Hourly employees at San Marcos CISD were looking at a proposed temporary $2 per hour pay bump starting Oct. 1, but the district's budget numbers cannot currently bear the weight of that increase.

This is according to James Barton, SMCISD's assistant superintendent of business and support services, who said so far there is not a fiscally feasible path to execute the increase.

The move would cost an additional $140,000 per month in payroll expenditures to implement, Barton said, adding that is not even the proposal's biggest hurdle.

One of the most serious challenges is that the district modifies salaries for its annual employees so they receive a consistent check on months with fewer days such as November and December and through the summer, he said.

"The $2 additional is paying for hours that they will actually receive later," Barton said. "It doesn't all work out to be in the same month, and that simply is not functional with our system."

Another reason the proposal was inoperable for the district was that it carried with it an open-ended date for termination. Therefore, Barton said, the district could not make the temporary pay hike compatible with its budgetary computer software.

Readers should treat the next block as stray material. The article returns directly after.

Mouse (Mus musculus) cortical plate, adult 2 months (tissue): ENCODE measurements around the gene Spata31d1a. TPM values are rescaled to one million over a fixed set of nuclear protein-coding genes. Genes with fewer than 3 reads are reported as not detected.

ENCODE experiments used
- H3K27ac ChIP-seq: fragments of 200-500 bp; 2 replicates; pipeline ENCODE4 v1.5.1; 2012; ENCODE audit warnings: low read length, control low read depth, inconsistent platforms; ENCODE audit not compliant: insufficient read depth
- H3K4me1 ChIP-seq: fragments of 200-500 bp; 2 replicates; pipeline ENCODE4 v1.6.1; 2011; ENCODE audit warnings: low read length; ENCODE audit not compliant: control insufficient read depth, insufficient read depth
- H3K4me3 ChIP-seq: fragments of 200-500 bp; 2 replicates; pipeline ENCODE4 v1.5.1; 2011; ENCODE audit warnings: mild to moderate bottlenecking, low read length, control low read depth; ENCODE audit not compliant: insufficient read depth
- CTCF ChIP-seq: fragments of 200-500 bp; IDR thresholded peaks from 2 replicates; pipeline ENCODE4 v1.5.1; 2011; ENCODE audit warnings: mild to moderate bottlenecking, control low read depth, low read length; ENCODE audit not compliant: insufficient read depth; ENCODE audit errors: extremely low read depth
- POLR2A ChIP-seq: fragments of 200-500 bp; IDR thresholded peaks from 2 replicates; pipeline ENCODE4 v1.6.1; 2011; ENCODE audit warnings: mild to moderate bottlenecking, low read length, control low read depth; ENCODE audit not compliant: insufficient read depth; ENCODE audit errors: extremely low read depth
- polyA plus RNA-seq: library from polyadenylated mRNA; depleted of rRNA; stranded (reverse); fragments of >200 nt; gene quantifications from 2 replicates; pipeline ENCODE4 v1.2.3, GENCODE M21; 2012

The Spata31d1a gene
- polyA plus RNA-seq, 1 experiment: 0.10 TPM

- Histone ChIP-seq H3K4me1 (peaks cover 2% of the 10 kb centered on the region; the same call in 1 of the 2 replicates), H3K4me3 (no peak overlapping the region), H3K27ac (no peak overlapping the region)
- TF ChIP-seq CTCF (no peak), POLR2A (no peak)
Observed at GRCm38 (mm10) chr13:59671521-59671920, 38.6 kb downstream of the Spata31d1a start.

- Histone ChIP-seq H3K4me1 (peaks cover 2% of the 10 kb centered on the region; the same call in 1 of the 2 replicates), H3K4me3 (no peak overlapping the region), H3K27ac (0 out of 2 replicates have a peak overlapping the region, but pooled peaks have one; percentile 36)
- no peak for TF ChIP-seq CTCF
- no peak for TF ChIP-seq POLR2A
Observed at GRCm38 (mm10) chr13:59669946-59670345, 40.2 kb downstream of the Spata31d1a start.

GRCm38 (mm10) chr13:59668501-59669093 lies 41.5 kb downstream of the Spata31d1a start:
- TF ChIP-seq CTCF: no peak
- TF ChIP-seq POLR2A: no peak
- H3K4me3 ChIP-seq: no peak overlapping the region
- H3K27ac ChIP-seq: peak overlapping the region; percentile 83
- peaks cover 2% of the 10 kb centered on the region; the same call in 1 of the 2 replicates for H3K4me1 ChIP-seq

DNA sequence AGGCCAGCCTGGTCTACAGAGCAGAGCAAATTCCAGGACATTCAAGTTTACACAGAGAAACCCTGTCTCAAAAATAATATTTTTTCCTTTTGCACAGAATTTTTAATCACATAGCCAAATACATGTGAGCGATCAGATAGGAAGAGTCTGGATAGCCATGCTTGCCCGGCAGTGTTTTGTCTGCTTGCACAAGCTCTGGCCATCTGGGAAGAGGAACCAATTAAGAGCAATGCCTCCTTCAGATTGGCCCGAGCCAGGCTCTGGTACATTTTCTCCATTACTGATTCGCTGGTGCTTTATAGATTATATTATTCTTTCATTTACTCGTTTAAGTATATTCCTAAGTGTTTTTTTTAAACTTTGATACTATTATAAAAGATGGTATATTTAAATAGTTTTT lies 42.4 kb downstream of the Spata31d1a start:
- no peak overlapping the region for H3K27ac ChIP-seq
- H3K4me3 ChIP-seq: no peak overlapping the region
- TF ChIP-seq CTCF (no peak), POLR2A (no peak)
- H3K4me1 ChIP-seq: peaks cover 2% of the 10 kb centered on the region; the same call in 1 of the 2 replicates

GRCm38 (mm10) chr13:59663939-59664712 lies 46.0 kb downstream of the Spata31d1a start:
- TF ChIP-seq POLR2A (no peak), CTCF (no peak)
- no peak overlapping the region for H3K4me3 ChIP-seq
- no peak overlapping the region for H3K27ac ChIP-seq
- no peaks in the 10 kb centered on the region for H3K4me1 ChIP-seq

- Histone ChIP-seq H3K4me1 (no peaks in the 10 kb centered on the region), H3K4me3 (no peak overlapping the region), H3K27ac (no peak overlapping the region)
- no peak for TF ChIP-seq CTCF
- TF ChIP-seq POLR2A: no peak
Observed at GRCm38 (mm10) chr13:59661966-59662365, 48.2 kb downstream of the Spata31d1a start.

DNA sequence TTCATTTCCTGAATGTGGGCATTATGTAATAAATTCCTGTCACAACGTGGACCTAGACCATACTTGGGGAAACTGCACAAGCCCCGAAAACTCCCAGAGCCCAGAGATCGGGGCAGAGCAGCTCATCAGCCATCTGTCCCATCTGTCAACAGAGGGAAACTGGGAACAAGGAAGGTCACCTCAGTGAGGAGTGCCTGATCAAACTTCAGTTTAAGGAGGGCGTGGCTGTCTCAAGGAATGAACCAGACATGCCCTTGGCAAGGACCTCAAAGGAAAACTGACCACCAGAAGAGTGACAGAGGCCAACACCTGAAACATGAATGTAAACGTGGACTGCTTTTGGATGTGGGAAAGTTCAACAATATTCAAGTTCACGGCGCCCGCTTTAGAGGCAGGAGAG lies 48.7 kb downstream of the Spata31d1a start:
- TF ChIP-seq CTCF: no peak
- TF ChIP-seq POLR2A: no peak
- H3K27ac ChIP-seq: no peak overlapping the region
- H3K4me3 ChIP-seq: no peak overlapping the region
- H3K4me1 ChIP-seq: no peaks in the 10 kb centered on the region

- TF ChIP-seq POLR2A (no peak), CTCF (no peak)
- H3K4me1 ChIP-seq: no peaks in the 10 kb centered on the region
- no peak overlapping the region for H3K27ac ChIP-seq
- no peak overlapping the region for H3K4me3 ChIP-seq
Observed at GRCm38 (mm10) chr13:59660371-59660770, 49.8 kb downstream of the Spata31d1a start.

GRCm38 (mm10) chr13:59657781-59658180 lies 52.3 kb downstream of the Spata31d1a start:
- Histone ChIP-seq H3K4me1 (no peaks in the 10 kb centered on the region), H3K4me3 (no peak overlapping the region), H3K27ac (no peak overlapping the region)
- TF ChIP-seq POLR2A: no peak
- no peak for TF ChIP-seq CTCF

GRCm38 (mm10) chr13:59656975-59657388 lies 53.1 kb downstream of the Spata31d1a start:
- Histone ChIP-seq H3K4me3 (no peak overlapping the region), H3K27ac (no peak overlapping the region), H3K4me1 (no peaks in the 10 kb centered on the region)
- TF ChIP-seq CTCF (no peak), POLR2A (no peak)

"Our payroll personnel has been working hard on this for two months ... and I'll tell you right now we don't have an avenue toward implementing this," Barton said.

The district's fund balance as of mid-September stood at $14.65 million, Barton said, adding SMCISD is making a slow climb into collecting revenue for the 2021 fiscal year.

"We are just now starting to collect property taxes, and we are just now bringing in 2% or our projected revenue for next year," he said. "So, we're climbing that hill."

Trustee Miguel Arredondo asked Barton how it was possible that earlier this year, the district provided time-and-a-half pay to employees with the same, unspecified timeline for termination for a small subset of district employees.

Barton explained the payroll department was able to use an overtime pay function, and it did not come close to the amount of money the current proposal seeks to pay out.

"For the most part, trustee Arredondo, our employees—our bus drivers, our custodians—they were at home," Barton said. "We weren't having to touch that many employees to implement that. This would be 600 employees twice a month."

Officials voted 4-2 against the raise during the Sept. 21 board of trustees meeting, with trustees Arredondo and Anne Halsey voting for the pay increase.